Course 4 builds shape-shifting tower

Bexley’s old location was the site of increased activity on April 20 as the Self-Assembly Lab of the Architecture Department prepared for the MIT Open House. The group constructed a 65-foot tower, whose shape initially led to speculation and amusement on the mailing list 420-discuss. However entertaining, the shape, which will be changing multiple times a day, is the tower’s main feature.

The tower is a mesh of 36 PVC pipes connected by hinges to the base ring, enabling it to smoothly reshape itself multiple times a day. The Self-Assembly Lab hopes to gain further insights into the structure’s dynamic properties by load testing it. Through this project, the lab hopes to give a vision for the future of morphable structures and how they could be used as stadium roofs, performance venues, or even display surfaces.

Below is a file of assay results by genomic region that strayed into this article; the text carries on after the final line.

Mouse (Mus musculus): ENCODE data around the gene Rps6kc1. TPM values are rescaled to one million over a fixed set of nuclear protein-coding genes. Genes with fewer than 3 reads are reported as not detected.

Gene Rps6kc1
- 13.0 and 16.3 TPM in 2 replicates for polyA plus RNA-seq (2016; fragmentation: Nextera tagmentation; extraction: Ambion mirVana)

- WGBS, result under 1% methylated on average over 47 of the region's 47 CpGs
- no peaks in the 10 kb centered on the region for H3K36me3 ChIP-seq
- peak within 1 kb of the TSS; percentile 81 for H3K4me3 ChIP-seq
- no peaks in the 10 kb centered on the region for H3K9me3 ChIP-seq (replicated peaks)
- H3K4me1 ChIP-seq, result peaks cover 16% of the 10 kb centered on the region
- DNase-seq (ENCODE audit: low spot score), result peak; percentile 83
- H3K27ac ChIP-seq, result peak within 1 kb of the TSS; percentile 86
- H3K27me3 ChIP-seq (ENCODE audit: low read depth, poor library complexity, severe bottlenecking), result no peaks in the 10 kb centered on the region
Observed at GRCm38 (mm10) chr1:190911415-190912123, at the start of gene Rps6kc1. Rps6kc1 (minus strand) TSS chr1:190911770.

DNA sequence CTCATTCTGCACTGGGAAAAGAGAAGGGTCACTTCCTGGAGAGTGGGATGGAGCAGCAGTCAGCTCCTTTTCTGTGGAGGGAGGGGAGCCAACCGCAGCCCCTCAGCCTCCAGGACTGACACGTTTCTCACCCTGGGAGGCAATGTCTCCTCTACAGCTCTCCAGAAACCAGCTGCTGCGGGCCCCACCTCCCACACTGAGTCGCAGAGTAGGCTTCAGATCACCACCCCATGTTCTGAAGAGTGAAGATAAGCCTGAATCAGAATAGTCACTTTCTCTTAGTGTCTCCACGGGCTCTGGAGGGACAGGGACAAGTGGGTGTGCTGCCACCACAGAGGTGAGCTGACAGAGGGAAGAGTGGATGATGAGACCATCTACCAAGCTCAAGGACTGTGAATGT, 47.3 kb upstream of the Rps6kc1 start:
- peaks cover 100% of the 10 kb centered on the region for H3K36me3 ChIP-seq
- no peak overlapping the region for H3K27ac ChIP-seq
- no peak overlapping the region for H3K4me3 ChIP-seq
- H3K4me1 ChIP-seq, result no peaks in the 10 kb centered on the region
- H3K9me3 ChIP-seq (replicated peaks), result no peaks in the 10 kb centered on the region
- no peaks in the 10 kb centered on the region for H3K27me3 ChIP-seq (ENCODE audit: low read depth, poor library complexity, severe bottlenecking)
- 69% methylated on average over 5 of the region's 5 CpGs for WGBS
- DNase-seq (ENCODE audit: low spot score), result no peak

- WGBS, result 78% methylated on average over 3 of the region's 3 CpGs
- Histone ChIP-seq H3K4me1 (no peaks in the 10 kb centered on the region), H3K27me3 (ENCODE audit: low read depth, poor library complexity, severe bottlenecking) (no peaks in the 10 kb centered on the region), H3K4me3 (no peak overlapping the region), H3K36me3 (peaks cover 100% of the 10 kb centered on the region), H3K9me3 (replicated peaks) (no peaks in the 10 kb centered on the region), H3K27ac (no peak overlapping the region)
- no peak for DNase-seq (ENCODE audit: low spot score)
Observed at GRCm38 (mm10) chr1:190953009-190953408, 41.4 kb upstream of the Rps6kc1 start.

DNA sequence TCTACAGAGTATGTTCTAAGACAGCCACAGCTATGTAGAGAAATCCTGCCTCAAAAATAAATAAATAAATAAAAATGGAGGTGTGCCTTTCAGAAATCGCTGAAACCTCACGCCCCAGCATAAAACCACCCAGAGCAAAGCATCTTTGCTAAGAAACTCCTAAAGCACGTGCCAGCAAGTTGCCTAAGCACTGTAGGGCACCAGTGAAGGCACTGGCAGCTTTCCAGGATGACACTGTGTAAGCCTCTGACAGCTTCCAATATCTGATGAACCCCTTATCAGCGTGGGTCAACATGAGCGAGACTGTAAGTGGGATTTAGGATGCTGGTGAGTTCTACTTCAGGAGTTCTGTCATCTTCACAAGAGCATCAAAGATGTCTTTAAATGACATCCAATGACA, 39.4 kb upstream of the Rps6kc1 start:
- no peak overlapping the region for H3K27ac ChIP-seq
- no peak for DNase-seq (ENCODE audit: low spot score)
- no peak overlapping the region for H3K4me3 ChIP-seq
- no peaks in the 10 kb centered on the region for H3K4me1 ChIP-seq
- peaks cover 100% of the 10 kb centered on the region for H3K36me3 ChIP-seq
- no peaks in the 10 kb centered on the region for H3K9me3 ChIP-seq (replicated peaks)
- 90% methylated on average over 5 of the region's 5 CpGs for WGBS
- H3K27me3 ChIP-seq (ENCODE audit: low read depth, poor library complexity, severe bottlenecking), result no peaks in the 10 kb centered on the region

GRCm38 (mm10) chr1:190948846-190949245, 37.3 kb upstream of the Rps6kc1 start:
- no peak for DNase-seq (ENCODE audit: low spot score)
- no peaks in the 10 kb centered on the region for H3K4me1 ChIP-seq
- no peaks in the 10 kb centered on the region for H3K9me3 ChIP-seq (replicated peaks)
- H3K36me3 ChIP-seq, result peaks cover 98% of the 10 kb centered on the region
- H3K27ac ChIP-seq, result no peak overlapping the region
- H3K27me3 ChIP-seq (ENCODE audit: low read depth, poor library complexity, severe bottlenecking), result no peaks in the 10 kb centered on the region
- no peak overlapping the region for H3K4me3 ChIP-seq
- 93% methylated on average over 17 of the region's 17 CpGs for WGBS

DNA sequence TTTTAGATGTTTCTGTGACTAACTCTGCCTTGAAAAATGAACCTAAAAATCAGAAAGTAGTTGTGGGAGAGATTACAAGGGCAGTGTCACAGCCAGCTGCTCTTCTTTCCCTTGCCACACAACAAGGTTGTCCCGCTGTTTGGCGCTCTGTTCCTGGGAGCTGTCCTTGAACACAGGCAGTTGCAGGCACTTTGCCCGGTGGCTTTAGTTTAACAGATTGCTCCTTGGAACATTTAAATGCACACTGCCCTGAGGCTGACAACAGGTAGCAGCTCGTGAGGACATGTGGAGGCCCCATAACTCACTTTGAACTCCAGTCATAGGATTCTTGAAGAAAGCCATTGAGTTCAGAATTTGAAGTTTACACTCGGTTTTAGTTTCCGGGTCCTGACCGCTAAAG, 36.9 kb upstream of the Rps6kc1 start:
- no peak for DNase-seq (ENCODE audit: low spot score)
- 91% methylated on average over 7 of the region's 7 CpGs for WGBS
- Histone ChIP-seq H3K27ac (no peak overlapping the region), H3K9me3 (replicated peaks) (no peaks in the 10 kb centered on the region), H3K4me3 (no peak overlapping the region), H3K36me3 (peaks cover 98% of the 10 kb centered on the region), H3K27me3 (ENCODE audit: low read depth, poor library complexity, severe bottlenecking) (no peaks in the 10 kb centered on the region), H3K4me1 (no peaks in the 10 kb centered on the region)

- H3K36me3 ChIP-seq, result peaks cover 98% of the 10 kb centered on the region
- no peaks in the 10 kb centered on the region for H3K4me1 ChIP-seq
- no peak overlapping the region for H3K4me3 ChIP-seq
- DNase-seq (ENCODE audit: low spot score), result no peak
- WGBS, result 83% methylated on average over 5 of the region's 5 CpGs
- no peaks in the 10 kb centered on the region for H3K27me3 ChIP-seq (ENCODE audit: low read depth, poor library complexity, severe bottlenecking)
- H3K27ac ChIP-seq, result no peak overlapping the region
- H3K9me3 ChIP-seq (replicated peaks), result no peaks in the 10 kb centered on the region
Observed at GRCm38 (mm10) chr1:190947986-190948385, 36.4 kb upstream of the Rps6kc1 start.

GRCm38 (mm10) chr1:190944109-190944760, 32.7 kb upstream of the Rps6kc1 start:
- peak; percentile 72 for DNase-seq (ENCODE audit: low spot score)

To make such a structure possible, researcher and lab co-director Skylar Tibbits has partnered with two firms, Tait Towers and Atelier One. Tait Towers is a Pennsylvania-based company specializing in setting live stages such as the ones for Taylor Swift, Pope Francis in Madison Square, or the Winter Olympics in Sochi. Atelier One specializes in structural engineering and can count in its portfolio U2, the Rolling Stones, the Queen’s Diamond Jubilee and the London 2012 Olympics.

More broadly, the lab is focused on developing structures that can evolve, from 3D-printing foldable structures to self-assembly which involves jittering various components of a design together until they assemble into a final product. Their research also provides visual insight into various microscopic processes, potentially providing new tools to teachers.